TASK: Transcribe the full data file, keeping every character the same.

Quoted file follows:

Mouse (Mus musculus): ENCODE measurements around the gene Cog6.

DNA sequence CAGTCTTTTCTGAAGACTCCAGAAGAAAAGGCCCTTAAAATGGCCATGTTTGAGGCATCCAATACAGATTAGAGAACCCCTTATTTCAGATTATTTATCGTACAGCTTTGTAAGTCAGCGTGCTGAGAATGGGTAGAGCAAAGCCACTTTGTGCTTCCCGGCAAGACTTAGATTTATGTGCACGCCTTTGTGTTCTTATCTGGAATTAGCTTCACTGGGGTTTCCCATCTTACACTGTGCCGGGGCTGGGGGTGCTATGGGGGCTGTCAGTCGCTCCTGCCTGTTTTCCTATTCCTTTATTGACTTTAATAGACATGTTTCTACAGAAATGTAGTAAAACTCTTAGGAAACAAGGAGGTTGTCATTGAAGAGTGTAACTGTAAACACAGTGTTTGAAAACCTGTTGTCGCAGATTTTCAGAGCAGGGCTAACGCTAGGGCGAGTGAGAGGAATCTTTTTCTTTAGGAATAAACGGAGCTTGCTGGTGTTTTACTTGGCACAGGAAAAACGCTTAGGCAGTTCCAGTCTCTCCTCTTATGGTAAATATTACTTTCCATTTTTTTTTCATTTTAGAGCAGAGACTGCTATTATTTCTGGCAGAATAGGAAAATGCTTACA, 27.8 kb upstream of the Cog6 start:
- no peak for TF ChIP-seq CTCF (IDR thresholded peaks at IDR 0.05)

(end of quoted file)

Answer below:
Mouse (Mus musculus): ENCODE measurements around the gene Cog6.

DNA sequence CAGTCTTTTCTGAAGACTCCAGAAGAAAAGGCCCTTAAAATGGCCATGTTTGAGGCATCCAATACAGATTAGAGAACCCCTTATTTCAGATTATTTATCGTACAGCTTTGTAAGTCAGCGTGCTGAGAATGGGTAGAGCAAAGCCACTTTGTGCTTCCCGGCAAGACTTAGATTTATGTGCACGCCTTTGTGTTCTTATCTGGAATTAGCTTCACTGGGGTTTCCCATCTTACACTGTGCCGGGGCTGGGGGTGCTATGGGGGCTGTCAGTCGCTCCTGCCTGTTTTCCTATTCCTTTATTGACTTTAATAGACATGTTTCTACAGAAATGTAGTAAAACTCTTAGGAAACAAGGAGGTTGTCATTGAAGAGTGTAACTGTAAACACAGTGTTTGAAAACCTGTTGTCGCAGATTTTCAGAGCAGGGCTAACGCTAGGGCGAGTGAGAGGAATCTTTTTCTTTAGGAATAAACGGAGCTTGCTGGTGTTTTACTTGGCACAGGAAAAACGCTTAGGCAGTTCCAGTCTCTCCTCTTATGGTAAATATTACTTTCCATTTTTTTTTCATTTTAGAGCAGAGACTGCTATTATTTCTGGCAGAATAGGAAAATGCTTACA, 27.8 kb upstream of the Cog6 start:
- no peak for TF ChIP-seq CTCF (IDR thresholded peaks at IDR 0.05)